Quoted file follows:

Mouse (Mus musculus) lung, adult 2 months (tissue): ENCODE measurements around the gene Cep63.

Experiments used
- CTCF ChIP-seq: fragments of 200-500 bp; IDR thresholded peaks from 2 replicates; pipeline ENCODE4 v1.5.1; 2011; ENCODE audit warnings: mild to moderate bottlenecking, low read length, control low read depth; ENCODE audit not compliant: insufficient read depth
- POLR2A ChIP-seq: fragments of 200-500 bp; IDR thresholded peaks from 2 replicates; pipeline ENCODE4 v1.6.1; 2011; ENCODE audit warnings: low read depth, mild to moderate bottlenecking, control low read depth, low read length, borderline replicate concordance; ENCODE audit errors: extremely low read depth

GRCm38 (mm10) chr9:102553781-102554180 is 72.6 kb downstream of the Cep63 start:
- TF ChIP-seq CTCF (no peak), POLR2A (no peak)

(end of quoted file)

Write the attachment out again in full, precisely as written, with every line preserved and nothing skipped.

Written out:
Mouse (Mus musculus) lung, adult 2 months (tissue): ENCODE measurements around the gene Cep63.

Experiments used
- CTCF ChIP-seq: fragments of 200-500 bp; IDR thresholded peaks from 2 replicates; pipeline ENCODE4 v1.5.1; 2011; ENCODE audit warnings: mild to moderate bottlenecking, low read length, control low read depth; ENCODE audit not compliant: insufficient read depth
- POLR2A ChIP-seq: fragments of 200-500 bp; IDR thresholded peaks from 2 replicates; pipeline ENCODE4 v1.6.1; 2011; ENCODE audit warnings: low read depth, mild to moderate bottlenecking, control low read depth, low read length, borderline replicate concordance; ENCODE audit errors: extremely low read depth

GRCm38 (mm10) chr9:102553781-102554180 is 72.6 kb downstream of the Cep63 start:
- TF ChIP-seq CTCF (no peak), POLR2A (no peak)